UN Framework Convention on Climate Change, UNFCCC
Indigenous peoples engage in the UNFCCC process to advocate for the agreements under the convention to recognize their special concerns and human rights.
The United Nations Framework Convention on Climate Change, UNFCCC, is an international treaty created at the Earth Summit in Rio in 1992 to tackle the growing problem of global warming and related harmful changes in the climate, such as more frequent droughts, hurricanes and rising sea levels.
Indigenous rights issues cut across almost all areas of negotiation but have been highlighted most significantly within the negotiations on forest conservation, known as REDD+, Reduced Emissions from Deforestation and Forest Degradation, one of the mitigation measures negotiated under the AWG-LCA.
Indigenous peoples have been engaged in the UNFCCC process since the year 2000. Indigenous peoples’ NGOs can apply for observer status under the convention, and those that are accepted can nominate participants to the sessions of the different bodies under the convention.
The International Indigenous Peoples’ Forum on Climate Change, IIPFCC, is the joint indigenous caucus in the UNFCCC process, a body that is open to those indigenous activists that wish to engage in the negotiations at any given time.
The Kyoto Protocol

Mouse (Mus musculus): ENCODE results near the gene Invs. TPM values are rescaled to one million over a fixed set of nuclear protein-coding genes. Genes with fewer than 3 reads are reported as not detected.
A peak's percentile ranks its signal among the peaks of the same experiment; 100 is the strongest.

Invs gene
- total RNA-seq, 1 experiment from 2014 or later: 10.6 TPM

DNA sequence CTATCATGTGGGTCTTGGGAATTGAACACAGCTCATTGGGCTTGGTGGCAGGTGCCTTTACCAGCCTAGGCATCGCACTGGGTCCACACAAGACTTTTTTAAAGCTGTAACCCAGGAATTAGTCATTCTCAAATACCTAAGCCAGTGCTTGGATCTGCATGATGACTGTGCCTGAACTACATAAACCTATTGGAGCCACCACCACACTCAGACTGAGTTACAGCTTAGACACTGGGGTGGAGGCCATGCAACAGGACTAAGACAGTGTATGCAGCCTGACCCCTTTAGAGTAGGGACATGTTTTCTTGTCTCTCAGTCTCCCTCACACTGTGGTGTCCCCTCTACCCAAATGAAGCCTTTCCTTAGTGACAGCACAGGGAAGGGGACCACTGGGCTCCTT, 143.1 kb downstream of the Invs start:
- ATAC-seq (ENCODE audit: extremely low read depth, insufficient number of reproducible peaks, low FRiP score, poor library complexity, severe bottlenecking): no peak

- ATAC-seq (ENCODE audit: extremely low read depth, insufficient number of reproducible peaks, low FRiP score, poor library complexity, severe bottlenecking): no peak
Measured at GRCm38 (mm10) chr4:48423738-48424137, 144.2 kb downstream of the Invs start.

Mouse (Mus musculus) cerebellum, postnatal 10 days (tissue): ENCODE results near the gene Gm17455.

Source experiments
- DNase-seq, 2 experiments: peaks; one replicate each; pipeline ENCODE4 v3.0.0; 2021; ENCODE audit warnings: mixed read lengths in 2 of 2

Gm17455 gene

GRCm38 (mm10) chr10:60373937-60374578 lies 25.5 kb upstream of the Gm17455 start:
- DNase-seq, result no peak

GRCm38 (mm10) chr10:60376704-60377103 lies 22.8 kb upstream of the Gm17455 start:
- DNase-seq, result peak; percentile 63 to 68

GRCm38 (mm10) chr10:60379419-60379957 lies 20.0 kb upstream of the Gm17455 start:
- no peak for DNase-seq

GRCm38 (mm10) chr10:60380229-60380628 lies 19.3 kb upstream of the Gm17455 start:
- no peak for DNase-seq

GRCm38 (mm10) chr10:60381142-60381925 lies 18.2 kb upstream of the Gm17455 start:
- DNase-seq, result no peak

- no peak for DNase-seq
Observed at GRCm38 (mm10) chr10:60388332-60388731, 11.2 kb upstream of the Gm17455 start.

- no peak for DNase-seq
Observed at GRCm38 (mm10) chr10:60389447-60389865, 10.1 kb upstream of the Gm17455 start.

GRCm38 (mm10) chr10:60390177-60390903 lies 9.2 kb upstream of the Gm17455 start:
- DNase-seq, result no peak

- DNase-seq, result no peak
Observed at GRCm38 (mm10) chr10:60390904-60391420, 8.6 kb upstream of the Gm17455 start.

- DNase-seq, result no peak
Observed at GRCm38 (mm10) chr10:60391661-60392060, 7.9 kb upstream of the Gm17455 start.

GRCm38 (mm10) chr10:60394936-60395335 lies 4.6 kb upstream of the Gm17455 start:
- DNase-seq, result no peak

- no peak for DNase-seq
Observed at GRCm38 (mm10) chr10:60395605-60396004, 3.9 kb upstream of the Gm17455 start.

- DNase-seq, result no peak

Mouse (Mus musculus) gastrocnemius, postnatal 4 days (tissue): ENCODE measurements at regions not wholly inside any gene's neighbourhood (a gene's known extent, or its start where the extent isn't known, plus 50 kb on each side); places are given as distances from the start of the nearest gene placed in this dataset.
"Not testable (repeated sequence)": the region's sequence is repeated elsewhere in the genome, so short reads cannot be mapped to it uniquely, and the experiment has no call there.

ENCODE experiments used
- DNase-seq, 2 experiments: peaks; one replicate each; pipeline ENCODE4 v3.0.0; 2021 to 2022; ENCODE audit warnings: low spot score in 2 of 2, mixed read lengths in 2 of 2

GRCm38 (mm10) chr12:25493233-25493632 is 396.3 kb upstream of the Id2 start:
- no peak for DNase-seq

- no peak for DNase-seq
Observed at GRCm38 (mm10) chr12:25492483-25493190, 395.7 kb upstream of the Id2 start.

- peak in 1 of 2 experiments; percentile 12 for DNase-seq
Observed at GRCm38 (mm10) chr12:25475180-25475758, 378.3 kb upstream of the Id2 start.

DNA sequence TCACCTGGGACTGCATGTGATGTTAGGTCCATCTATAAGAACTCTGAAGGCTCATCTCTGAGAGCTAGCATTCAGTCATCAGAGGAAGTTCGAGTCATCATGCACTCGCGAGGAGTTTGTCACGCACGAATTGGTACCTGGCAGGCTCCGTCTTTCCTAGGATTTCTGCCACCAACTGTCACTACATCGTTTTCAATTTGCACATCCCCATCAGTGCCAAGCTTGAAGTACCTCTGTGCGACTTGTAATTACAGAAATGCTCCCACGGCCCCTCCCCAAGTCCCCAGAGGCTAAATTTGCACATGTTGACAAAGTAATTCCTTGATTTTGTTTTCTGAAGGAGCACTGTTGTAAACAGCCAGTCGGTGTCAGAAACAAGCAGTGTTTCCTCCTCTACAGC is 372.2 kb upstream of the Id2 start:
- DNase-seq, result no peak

The UNFCCC entered into force in 1994, and has near universal membership, with 192 countries as ratifying parties. In 1997, the Convention established its Kyoto Protocol, ratified by 184 parties, by which a number of industrialized countries have committed to reducing their greenhouse gas emissions in line with legally binding targets. The Kyoto Protocol entered into force in 2005 and, during its first commitment period from 2008- 2012, 37 industrialized countries and the European Union committed themselves to reducing their greenhouse gas emissions by an average of 5 percent by 2012, in relation to the 1990 level.
The Bali Action Plan and the AWG-LCA
In 2007, the Convention’s governing body, the Conference of the Parties (COP), adopted the Bali Action Plan - a road map for strengthening international action on climate change and enabling full implementation of the Convention through an agreement covering all parties to the Convention.
The elements of the Bali Action Plan, a shared vision, mitigation, adaptation, technology development and transfer, provision of financial resources and investments, are negotiated in the Ad-Hoc Working Group on Long-Term Cooperative Action, AWG-LCA.
SBSTA and SBI
Apart from the Kyoto Protocol’s working group, AWG-KP, and the AWG-LCA, the convention has two permanent subsidiary bodies, namely the Subsidiary Body for Scientific and Technological Advice, SBSTA, and the Subsidiary Body for Implementation, SBI.
The Durban Platform for Enhanced Action (ADP)
In December 2012, during the COP18 in Doha, the Ad-Hoc working group AWG-LCA concluded its work and most discussions were terminated or moved to the SBSTA and SBI. The COP18 adopted the Durban Platform for Enhanced Action (ADP) that will lead the COP discussions towards an overall binding agreement on emissions reductions in 2015.
Conferences of the Parties
COP 19, in Warsaw, November 2013
The two main outcomes of COP19 were a “Warsaw international mechanism on loss and damage” and the “Warsaw Framework for REDD+”, which is a series of seven decisions on the implementation modalities for the REDD+ mechanism.